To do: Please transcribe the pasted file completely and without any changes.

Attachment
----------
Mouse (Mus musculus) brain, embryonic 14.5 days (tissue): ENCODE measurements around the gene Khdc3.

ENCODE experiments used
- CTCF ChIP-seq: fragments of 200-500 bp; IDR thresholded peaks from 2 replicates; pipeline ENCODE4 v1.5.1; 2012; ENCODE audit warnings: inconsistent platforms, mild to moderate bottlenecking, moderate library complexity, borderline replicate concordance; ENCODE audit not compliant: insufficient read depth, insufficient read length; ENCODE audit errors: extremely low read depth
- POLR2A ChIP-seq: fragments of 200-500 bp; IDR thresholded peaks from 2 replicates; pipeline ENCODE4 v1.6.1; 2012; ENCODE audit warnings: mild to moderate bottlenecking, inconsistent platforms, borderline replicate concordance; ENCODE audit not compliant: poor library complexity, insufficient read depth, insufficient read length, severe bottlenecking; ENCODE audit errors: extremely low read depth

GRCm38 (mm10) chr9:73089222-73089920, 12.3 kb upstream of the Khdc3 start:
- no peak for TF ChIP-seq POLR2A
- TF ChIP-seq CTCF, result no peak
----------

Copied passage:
Mouse (Mus musculus) brain, embryonic 14.5 days (tissue): ENCODE measurements around the gene Khdc3.

ENCODE experiments used
- CTCF ChIP-seq: fragments of 200-500 bp; IDR thresholded peaks from 2 replicates; pipeline ENCODE4 v1.5.1; 2012; ENCODE audit warnings: inconsistent platforms, mild to moderate bottlenecking, moderate library complexity, borderline replicate concordance; ENCODE audit not compliant: insufficient read depth, insufficient read length; ENCODE audit errors: extremely low read depth
- POLR2A ChIP-seq: fragments of 200-500 bp; IDR thresholded peaks from 2 replicates; pipeline ENCODE4 v1.6.1; 2012; ENCODE audit warnings: mild to moderate bottlenecking, inconsistent platforms, borderline replicate concordance; ENCODE audit not compliant: poor library complexity, insufficient read depth, insufficient read length, severe bottlenecking; ENCODE audit errors: extremely low read depth

GRCm38 (mm10) chr9:73089222-73089920, 12.3 kb upstream of the Khdc3 start:
- no peak for TF ChIP-seq POLR2A
- TF ChIP-seq CTCF, result no peak